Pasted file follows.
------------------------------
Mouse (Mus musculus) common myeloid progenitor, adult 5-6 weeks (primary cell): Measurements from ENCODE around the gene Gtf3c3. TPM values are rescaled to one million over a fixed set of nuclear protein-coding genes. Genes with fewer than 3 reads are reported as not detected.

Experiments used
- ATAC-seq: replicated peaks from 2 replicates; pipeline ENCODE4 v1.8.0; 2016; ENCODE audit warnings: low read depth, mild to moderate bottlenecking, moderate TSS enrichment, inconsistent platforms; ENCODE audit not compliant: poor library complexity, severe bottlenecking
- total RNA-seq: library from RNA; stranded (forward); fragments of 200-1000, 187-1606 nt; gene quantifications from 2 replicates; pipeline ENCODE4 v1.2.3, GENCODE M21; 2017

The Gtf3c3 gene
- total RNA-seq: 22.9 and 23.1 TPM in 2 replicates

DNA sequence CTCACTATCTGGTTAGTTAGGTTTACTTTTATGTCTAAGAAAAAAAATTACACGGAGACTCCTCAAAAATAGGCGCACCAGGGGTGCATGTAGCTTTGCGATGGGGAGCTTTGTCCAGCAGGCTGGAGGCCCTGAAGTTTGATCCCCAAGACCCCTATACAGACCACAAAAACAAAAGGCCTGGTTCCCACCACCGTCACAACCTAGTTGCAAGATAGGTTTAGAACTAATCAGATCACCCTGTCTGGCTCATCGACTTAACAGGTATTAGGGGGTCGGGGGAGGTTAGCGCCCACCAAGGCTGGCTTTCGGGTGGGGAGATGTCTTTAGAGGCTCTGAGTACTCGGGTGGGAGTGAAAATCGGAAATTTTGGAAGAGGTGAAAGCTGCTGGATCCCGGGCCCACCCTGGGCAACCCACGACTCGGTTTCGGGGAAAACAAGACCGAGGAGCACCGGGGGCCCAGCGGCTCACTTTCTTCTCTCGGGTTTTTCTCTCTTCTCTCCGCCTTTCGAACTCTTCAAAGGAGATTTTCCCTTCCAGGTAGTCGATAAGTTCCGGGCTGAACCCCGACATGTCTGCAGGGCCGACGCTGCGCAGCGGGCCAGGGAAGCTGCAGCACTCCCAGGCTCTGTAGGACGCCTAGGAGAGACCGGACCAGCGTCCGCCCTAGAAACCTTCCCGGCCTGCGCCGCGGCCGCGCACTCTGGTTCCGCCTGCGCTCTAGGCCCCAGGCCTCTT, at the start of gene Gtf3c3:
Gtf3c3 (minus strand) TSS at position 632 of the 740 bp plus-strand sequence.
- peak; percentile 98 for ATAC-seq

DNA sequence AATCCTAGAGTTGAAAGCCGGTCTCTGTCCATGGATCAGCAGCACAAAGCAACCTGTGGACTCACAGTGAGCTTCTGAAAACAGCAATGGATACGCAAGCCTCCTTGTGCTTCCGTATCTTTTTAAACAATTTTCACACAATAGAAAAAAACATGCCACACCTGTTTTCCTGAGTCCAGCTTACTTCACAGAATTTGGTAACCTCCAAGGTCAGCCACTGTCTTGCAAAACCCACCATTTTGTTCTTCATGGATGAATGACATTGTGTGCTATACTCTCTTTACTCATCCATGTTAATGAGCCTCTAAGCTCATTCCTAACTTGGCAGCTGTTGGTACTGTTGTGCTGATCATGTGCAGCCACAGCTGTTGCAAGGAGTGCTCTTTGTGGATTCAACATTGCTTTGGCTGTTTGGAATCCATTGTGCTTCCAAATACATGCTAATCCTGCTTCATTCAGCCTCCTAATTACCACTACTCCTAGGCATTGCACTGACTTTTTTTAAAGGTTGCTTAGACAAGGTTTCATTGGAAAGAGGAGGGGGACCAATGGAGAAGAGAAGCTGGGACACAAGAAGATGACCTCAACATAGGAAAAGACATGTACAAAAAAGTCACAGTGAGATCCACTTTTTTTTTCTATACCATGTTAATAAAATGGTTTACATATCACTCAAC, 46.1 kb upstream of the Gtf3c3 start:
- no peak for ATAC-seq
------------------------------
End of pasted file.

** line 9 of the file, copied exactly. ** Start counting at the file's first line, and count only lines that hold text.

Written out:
- peak; percentile 98 for ATAC-seq